Bryan Burwell maintains he didn't know the gun he was holding during a bank robbery was capable of automatic fire. The gun, an AK-47, cost him an extra 30 years in prison.
A divided federal appeals court in Washington ruled today that prosecutors were not required to prove at trial that Burwell knew the firearm was a machine gun. The U.S. Court of Appeals for the D.C. Circuit, sitting in a rare session as a full court, upheld the 30-year mandatory prison term for possession of a machine gun. The court ruled 5 to 3 in favor of the U.S. Justice Department.
Judge Janice Rogers Brown, writing for the majority, said there's nothing unfair in the statute. Burwell, the court said, knew he was committing a violent crime when he robbed two banks. It's not unusual, Brown wrote, to punish defendants for unintended consequences of unlawful acts.
"The higher penalties attached to the use of the most dangerous kinds of firearms reflect Congress's desire to create a deterrent commensurate with the increased danger posed by these weapons," Brown said.
A jury in Washington's federal trial court convicted Burwell in 2005 for his role in a robbery conspiracy that Brown said employed "old school tactics," including pistol-whipping and subduing bystanders.
Burwell was sentenced to about 11 years for the robbery scheme. On top of that, the trial judge tacked on an additional 30 years for possession of a machine gun.
The National Association of Criminal Defense Lawyers and the Federal Public Defender's Office supported Burwell in the appeal, saying that prosecutors should have been required to prove Burwell's knowledge that he was brandishing a machine gun during a robbery spree in Washington in 2004.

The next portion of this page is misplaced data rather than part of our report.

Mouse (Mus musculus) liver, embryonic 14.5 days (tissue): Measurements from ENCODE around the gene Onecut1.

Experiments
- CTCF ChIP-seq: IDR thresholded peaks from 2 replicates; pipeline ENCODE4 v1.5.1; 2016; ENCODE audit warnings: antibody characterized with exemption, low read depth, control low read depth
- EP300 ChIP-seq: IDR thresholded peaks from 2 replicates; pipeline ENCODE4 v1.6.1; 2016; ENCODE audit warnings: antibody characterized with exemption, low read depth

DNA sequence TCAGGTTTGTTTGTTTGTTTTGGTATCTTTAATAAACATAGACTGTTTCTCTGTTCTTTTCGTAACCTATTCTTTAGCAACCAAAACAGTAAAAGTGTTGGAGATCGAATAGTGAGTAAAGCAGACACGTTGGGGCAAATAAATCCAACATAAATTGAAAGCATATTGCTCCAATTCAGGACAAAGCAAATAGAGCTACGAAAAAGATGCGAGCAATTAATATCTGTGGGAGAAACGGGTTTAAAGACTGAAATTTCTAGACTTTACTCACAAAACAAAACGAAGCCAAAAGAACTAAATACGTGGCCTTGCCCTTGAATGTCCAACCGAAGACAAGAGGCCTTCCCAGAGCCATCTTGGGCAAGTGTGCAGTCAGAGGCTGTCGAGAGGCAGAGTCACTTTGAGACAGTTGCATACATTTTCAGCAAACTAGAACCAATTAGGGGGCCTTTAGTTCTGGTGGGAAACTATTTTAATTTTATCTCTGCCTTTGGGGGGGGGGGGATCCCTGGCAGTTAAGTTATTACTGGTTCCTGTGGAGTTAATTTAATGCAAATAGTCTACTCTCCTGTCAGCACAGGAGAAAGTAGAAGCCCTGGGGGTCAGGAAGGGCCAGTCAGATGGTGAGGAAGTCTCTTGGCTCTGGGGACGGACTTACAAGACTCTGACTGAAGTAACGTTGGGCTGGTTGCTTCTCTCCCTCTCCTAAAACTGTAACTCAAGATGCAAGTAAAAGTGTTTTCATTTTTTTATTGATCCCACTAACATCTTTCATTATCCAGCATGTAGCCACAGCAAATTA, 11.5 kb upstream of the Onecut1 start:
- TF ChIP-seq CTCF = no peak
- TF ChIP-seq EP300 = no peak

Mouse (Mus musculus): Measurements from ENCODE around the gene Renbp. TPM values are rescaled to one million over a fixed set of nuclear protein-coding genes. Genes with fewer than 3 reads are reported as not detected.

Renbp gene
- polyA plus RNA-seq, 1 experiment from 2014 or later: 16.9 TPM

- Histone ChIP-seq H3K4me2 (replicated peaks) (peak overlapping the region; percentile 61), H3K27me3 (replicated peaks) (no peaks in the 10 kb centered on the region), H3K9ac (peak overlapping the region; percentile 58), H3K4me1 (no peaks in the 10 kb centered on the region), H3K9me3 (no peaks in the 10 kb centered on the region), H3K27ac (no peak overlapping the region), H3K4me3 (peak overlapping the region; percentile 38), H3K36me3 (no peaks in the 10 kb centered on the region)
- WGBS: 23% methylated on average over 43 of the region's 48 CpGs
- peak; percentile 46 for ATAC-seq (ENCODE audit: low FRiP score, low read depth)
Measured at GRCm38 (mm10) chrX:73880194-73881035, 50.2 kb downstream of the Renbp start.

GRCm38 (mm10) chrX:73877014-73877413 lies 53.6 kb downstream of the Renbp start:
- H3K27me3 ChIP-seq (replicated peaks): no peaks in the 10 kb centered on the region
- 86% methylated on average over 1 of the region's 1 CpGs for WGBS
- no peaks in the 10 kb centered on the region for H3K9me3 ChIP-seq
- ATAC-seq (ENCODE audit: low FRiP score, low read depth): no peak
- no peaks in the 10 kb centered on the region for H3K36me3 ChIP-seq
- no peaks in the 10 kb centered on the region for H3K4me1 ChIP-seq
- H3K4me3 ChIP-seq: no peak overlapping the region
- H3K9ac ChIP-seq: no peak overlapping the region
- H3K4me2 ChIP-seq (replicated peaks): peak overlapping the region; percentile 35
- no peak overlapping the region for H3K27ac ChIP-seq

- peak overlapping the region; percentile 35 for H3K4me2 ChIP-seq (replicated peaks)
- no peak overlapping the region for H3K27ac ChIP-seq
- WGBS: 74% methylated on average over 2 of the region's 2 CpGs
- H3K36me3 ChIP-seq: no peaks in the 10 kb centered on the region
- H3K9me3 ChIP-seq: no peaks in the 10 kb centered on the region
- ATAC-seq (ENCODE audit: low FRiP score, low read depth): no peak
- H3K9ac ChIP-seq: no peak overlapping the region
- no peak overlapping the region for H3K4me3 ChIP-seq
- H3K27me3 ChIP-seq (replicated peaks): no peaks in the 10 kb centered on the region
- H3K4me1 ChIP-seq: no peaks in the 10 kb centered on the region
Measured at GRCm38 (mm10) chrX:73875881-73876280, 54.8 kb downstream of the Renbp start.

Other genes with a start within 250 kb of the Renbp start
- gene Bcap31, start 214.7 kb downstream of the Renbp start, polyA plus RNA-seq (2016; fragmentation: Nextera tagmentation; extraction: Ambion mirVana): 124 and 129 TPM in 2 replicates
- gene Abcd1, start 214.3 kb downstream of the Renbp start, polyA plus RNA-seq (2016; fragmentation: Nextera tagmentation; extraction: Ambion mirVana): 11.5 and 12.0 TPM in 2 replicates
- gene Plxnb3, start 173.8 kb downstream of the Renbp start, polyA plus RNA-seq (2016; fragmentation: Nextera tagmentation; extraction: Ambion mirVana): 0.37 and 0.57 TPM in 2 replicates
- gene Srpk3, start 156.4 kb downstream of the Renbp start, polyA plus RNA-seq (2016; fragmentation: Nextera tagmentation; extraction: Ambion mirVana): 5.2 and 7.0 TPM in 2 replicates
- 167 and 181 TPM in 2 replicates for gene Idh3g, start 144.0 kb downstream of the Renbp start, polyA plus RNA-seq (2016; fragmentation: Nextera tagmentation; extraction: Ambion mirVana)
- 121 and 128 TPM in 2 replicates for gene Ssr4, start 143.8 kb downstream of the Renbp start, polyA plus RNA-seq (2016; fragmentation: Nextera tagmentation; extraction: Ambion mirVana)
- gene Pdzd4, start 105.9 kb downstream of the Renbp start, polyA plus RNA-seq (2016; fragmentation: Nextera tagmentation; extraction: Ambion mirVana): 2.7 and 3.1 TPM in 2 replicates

Robert Becker, a court-appointed lawyer, argued for Burwell in the D.C. Circuit. Becker went up against Stratton Strand, an assistant U.S. Attorney in the District of Columbia.
Writing in dissent, Judge Brett Kavanaugh posed a hypothetical situation in which, under the majority decision, an altar boy can be found guilty both of theft and drug possession for stealing a collection plate that held cash and a bag of cocaine sewn into the lining.
"The presumption of mens rea embodies deeply rooted principles of law and justice that the Supreme Court has emphasized time and again," Kavanaugh wrote in the dissent, joined by Judge David Tatel. "The presumption of mens rea is no mere technicality, but rather implicates 'fundamental and far-reaching' issues, as this case well illustrates."
Kavanaugh wrote in his 51-page dissent—nearly twice as long as the majority opinion—that "the debate over mens rea is not some philosophical or academic exercise. It has major real-world consequences for criminal defendants. And it takes on added significance in an era of often lengthy mandatory minimum sentences."
Judge Judith Rogers, who supported many of the reasons Kavanaugh articulated, said the U.S. Supreme Court has twice said that carrying a machine gun "involves heightened culpability."
One judge, Karen LeCraft Henderson, questioned why the D.C. Circuit was even hearing the case as a full court. Burwell's dispute, the judge said, did not present an issue of exceptional importance.
At trial, the judge said, there was overwhelming evidence that Burwell knew the firearm he carried was a potential machine gun. During one robbery, co-conspirators used AK-47s "repeatedly and with abandon," spraying bullets at a police car that was in pursuit, Henderson said. Burwell joined the gang after that robbery.
Henderson said Burwell's appeal lacked merit, wasting the resources of the court and of the lawyers involved in the case.